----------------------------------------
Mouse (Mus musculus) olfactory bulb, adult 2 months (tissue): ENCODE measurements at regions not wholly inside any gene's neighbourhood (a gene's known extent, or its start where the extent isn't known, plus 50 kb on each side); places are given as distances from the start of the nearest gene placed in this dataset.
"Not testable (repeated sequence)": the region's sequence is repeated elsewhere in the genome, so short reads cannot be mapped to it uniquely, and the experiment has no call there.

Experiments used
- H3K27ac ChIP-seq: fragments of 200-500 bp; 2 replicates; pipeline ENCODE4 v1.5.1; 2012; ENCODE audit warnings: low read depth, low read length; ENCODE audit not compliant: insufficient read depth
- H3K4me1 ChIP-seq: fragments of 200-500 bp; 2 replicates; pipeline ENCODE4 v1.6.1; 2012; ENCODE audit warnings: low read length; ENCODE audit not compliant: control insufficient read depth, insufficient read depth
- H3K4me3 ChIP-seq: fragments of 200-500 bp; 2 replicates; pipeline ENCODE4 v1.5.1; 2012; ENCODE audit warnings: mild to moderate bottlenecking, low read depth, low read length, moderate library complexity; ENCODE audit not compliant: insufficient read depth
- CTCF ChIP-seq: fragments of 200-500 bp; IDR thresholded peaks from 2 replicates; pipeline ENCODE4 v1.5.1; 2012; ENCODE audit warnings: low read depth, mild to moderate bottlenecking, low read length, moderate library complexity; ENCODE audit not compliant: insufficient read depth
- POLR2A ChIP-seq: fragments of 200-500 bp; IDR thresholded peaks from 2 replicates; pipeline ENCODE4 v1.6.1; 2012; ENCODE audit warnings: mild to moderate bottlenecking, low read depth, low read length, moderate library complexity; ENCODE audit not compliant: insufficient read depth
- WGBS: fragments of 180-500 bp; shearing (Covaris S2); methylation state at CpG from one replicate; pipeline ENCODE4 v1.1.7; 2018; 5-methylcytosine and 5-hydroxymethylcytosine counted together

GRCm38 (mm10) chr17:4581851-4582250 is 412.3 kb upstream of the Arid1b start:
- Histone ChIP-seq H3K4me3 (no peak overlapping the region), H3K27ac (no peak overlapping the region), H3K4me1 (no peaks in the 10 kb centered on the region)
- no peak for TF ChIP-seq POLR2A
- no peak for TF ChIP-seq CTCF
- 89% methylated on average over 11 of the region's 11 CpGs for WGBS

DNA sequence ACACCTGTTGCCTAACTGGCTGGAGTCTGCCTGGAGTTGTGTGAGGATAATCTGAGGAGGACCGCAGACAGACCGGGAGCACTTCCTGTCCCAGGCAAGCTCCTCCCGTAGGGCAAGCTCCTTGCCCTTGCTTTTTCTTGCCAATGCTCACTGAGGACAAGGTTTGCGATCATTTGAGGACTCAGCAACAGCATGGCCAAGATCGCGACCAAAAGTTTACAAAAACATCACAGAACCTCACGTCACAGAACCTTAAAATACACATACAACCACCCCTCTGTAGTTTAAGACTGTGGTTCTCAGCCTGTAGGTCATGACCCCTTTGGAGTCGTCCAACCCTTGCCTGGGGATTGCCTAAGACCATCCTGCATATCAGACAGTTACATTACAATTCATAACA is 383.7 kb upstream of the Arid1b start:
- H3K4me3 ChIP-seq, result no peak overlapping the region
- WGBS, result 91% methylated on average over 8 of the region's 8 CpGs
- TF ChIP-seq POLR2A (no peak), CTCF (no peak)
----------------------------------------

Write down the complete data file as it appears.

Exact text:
Mouse (Mus musculus) olfactory bulb, adult 2 months (tissue): ENCODE measurements at regions not wholly inside any gene's neighbourhood (a gene's known extent, or its start where the extent isn't known, plus 50 kb on each side); places are given as distances from the start of the nearest gene placed in this dataset.
"Not testable (repeated sequence)": the region's sequence is repeated elsewhere in the genome, so short reads cannot be mapped to it uniquely, and the experiment has no call there.

Experiments used
- H3K27ac ChIP-seq: fragments of 200-500 bp; 2 replicates; pipeline ENCODE4 v1.5.1; 2012; ENCODE audit warnings: low read depth, low read length; ENCODE audit not compliant: insufficient read depth
- H3K4me1 ChIP-seq: fragments of 200-500 bp; 2 replicates; pipeline ENCODE4 v1.6.1; 2012; ENCODE audit warnings: low read length; ENCODE audit not compliant: control insufficient read depth, insufficient read depth
- H3K4me3 ChIP-seq: fragments of 200-500 bp; 2 replicates; pipeline ENCODE4 v1.5.1; 2012; ENCODE audit warnings: mild to moderate bottlenecking, low read depth, low read length, moderate library complexity; ENCODE audit not compliant: insufficient read depth
- CTCF ChIP-seq: fragments of 200-500 bp; IDR thresholded peaks from 2 replicates; pipeline ENCODE4 v1.5.1; 2012; ENCODE audit warnings: low read depth, mild to moderate bottlenecking, low read length, moderate library complexity; ENCODE audit not compliant: insufficient read depth
- POLR2A ChIP-seq: fragments of 200-500 bp; IDR thresholded peaks from 2 replicates; pipeline ENCODE4 v1.6.1; 2012; ENCODE audit warnings: mild to moderate bottlenecking, low read depth, low read length, moderate library complexity; ENCODE audit not compliant: insufficient read depth
- WGBS: fragments of 180-500 bp; shearing (Covaris S2); methylation state at CpG from one replicate; pipeline ENCODE4 v1.1.7; 2018; 5-methylcytosine and 5-hydroxymethylcytosine counted together

GRCm38 (mm10) chr17:4581851-4582250 is 412.3 kb upstream of the Arid1b start:
- Histone ChIP-seq H3K4me3 (no peak overlapping the region), H3K27ac (no peak overlapping the region), H3K4me1 (no peaks in the 10 kb centered on the region)
- no peak for TF ChIP-seq POLR2A
- no peak for TF ChIP-seq CTCF
- 89% methylated on average over 11 of the region's 11 CpGs for WGBS

DNA sequence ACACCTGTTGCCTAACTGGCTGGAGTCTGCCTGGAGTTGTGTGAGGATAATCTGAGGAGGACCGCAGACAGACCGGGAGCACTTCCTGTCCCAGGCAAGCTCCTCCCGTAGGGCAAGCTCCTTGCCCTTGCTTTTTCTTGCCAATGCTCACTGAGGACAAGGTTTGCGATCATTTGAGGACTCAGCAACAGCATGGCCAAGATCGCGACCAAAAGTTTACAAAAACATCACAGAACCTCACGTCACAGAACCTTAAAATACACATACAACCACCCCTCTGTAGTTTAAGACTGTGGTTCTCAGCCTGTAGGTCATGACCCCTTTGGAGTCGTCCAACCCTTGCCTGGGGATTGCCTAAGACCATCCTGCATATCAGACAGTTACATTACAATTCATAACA is 383.7 kb upstream of the Arid1b start:
- H3K4me3 ChIP-seq, result no peak overlapping the region
- WGBS, result 91% methylated on average over 8 of the region's 8 CpGs
- TF ChIP-seq POLR2A (no peak), CTCF (no peak)